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Senate votes to award officer Eugene Goodman the Congressional Gold Medal

U.S. Capitol Police officer Eugene Goodman arrives at the inauguration of U.S. President-elect Joe Biden on the West Front of the U.S. Capitol on January 20. The Senate voted to award Goodman with the Congressional Gold Medal. Pool photo by Win McNamee/UPI
U.S. Capitol Police officer Eugene Goodman arrives at the inauguration of U.S. President-elect Joe Biden on the West Front of the U.S. Capitol on January 20. The Senate voted to award Goodman with the Congressional Gold Medal. Pool photo by Win McNamee/UPI | License Photo

Feb. 12 (UPI) -- The Senate on Friday voted unanimously to award Capitol Police officer Eugene Goodman the Congressional Gold Medal for his actions to protect lawmakers and others in the Capitol during the Jan. 6 attack.

The Senate gave Goodman a standing ovation after Senate Democratic leader Chuck Schumer called on the chamber to vote in favor of the honor.

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"In the weeks after the attack on January the sixth, the world learned about the incredible bravery of officer Goodman on that fateful day," Schumer said. "I think we can all agree that Eugene Goodman deserves the highest honor Congress can bestow."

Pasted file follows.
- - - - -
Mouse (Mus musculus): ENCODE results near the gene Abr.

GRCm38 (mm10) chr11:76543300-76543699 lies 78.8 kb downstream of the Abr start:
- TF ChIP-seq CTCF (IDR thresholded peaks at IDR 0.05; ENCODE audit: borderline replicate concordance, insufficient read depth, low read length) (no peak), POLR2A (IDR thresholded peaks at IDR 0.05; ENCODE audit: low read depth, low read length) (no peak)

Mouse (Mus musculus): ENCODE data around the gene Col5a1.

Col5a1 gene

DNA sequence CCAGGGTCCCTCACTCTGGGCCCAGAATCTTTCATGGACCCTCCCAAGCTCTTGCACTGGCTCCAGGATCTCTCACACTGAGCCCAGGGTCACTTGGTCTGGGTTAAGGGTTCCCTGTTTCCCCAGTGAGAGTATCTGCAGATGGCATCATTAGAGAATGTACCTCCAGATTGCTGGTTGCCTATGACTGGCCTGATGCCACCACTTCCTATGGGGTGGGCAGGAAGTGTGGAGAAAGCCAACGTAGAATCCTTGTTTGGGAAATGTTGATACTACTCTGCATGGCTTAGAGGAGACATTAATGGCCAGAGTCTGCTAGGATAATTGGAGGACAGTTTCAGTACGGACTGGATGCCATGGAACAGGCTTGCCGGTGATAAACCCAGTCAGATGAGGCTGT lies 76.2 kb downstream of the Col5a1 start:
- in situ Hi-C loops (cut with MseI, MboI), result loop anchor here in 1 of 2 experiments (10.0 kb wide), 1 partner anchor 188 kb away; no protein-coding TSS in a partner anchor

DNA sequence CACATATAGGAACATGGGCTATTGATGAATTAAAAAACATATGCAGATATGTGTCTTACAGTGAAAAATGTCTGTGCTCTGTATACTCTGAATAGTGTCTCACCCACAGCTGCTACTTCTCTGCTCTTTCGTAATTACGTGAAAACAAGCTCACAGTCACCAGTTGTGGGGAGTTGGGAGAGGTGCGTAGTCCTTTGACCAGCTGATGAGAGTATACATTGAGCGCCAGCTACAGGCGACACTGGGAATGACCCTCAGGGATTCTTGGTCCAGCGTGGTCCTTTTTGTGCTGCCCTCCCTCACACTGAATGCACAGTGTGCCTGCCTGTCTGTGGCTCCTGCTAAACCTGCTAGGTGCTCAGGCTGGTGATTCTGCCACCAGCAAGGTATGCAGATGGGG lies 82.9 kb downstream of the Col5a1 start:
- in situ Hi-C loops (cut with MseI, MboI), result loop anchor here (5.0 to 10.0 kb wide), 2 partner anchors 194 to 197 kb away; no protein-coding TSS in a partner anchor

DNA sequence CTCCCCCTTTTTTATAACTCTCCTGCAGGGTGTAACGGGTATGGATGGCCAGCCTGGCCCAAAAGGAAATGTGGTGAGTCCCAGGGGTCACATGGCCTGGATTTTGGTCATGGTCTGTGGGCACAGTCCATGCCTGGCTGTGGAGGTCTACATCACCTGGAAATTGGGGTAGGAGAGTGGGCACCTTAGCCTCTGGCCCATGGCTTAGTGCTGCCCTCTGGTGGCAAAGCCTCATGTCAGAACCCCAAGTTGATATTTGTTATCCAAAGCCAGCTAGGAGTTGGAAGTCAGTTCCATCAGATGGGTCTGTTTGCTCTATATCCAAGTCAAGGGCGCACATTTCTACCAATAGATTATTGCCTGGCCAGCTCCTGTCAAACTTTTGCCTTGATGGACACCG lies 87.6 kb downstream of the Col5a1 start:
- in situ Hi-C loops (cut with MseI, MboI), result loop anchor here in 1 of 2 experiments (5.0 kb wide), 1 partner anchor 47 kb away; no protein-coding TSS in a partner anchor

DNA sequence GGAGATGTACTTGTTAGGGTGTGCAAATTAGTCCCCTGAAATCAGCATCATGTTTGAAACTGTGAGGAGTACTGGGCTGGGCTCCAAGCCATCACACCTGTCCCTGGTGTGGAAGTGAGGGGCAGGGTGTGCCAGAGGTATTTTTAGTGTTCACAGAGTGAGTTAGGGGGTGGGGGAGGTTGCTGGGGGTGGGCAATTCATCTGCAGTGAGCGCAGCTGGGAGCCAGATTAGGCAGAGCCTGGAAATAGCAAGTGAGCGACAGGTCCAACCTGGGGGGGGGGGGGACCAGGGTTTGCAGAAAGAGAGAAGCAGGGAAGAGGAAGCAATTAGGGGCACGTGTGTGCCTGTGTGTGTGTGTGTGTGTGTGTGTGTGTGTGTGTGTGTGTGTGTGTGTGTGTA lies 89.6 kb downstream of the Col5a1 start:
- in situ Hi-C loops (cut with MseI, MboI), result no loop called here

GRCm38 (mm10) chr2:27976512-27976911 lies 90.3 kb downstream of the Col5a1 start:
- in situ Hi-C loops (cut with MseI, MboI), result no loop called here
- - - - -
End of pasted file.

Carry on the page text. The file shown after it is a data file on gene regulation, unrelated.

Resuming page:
Goodman earned praise from lawmakers in the days following the attack at the Capitol after a viral video of his actions was posted online by HuffPost reporter Igor Bobic.

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The video showed Goodman standing alone against a mob of dozens of Trump supporters who breached a police barrier and entered the Capitol seeking to disrupt the certification of the Electoral College votes.

While standing steps away from a door leading to the Senate chamber, Goodman can be seen provoking a member of the mob, getting the man to follow him down hallways until he meets up with other law enforcement officers.

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New footage shown this week during the Senate's impeachment trial of President Donald Trump showed that Goodman also assisted Sen. Mitt Romney, R-Utah, redirecting him down a hallway after the lawmaker unknowingly headed toward the mob.

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Sen. Chris Van Hollen, D-Md., said Friday that Goodman "defended our democracy and saved the lives of senators and staff" with his actions Jan. 6.

"He is wholly deserving of the highest civilian honor bestowed by Congress, and I'm glad the Senate acted quickly on our legislation to recognize the quick thinking and bravery of this great Marylander with a Congressional Gold Medal."

The House must also vote on the measure.

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